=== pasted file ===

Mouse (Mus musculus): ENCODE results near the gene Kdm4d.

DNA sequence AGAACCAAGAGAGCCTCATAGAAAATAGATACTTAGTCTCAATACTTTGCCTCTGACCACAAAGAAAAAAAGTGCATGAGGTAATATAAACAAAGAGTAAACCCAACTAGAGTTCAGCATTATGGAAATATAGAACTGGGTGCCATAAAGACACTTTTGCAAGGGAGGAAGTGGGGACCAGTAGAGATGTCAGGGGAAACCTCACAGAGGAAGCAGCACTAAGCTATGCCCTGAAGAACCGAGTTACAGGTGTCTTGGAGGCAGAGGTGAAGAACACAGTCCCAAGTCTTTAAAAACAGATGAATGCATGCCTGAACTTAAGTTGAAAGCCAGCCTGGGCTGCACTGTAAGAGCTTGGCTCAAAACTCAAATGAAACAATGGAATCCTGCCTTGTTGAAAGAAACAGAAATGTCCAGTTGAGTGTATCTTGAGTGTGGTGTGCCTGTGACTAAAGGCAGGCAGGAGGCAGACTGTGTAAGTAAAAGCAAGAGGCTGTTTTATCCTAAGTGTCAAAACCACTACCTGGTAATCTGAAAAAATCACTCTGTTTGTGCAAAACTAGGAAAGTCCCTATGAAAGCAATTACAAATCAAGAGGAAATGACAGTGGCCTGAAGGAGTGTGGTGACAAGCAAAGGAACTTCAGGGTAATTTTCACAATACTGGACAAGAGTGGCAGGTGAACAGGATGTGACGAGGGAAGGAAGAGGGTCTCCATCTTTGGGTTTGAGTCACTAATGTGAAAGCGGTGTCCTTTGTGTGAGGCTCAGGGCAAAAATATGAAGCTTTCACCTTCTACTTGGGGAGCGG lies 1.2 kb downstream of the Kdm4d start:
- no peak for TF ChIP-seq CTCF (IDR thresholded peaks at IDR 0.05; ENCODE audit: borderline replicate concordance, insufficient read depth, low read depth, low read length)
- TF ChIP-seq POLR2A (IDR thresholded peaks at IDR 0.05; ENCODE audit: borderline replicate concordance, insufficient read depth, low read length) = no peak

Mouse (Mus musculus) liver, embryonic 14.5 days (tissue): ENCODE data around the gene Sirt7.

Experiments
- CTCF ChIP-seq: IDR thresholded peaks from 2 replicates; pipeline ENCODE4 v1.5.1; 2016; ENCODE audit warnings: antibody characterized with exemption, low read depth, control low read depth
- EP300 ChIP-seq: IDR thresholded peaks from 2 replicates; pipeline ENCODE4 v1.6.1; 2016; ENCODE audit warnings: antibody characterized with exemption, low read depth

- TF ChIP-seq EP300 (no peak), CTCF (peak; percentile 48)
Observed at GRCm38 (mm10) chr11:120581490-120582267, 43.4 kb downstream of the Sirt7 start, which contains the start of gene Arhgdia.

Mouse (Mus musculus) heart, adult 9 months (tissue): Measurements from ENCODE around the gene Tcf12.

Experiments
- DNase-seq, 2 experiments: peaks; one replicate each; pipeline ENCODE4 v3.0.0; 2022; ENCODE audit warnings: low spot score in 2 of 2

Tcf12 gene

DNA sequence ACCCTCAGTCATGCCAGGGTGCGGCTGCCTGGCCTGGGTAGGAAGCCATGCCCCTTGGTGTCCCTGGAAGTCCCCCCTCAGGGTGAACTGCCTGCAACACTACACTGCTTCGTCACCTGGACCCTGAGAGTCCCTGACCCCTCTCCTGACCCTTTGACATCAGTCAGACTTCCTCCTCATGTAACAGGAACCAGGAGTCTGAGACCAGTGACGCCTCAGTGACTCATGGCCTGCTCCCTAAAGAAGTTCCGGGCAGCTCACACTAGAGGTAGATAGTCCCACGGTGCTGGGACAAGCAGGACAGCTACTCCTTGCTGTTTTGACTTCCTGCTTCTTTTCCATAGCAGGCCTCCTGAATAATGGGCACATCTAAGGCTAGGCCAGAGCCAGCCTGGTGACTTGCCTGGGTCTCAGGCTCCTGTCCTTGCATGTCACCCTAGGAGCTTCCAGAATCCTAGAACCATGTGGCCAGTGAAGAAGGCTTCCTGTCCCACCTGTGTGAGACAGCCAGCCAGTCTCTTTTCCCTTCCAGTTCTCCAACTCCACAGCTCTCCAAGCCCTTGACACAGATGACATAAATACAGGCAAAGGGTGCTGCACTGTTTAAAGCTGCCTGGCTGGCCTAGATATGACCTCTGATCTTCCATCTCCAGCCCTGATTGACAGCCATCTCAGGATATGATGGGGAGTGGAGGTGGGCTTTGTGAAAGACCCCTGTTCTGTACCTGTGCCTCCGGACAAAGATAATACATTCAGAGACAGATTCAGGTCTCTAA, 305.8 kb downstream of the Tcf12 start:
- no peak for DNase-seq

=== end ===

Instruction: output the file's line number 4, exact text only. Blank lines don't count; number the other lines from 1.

- TF ChIP-seq POLR2A (IDR thresholded peaks at IDR 0.05; ENCODE audit: borderline replicate concordance, insufficient read depth, low read length) = no peak